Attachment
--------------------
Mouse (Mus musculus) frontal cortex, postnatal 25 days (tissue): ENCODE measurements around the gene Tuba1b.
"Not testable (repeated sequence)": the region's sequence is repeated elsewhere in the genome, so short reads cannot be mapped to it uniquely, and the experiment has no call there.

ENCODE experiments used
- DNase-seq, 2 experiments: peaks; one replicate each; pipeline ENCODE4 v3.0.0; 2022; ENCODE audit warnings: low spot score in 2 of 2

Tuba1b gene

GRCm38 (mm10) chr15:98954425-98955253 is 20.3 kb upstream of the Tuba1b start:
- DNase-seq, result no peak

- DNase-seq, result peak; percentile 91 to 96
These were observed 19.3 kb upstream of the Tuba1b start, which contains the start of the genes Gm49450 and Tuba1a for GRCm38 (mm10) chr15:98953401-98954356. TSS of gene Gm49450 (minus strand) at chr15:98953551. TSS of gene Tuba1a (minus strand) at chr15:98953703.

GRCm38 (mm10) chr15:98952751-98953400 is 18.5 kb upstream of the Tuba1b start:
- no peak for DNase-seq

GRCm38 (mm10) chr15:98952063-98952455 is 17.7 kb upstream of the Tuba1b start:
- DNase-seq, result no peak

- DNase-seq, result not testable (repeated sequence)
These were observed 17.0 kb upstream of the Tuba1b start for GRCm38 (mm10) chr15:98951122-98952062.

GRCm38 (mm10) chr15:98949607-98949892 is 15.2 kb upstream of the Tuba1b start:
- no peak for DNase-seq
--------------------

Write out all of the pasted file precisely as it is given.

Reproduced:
Mouse (Mus musculus) frontal cortex, postnatal 25 days (tissue): ENCODE measurements around the gene Tuba1b.
"Not testable (repeated sequence)": the region's sequence is repeated elsewhere in the genome, so short reads cannot be mapped to it uniquely, and the experiment has no call there.

ENCODE experiments used
- DNase-seq, 2 experiments: peaks; one replicate each; pipeline ENCODE4 v3.0.0; 2022; ENCODE audit warnings: low spot score in 2 of 2

Tuba1b gene

GRCm38 (mm10) chr15:98954425-98955253 is 20.3 kb upstream of the Tuba1b start:
- DNase-seq, result no peak

- DNase-seq, result peak; percentile 91 to 96
These were observed 19.3 kb upstream of the Tuba1b start, which contains the start of the genes Gm49450 and Tuba1a for GRCm38 (mm10) chr15:98953401-98954356. TSS of gene Gm49450 (minus strand) at chr15:98953551. TSS of gene Tuba1a (minus strand) at chr15:98953703.

GRCm38 (mm10) chr15:98952751-98953400 is 18.5 kb upstream of the Tuba1b start:
- no peak for DNase-seq

GRCm38 (mm10) chr15:98952063-98952455 is 17.7 kb upstream of the Tuba1b start:
- DNase-seq, result no peak

- DNase-seq, result not testable (repeated sequence)
These were observed 17.0 kb upstream of the Tuba1b start for GRCm38 (mm10) chr15:98951122-98952062.

GRCm38 (mm10) chr15:98949607-98949892 is 15.2 kb upstream of the Tuba1b start:
- no peak for DNase-seq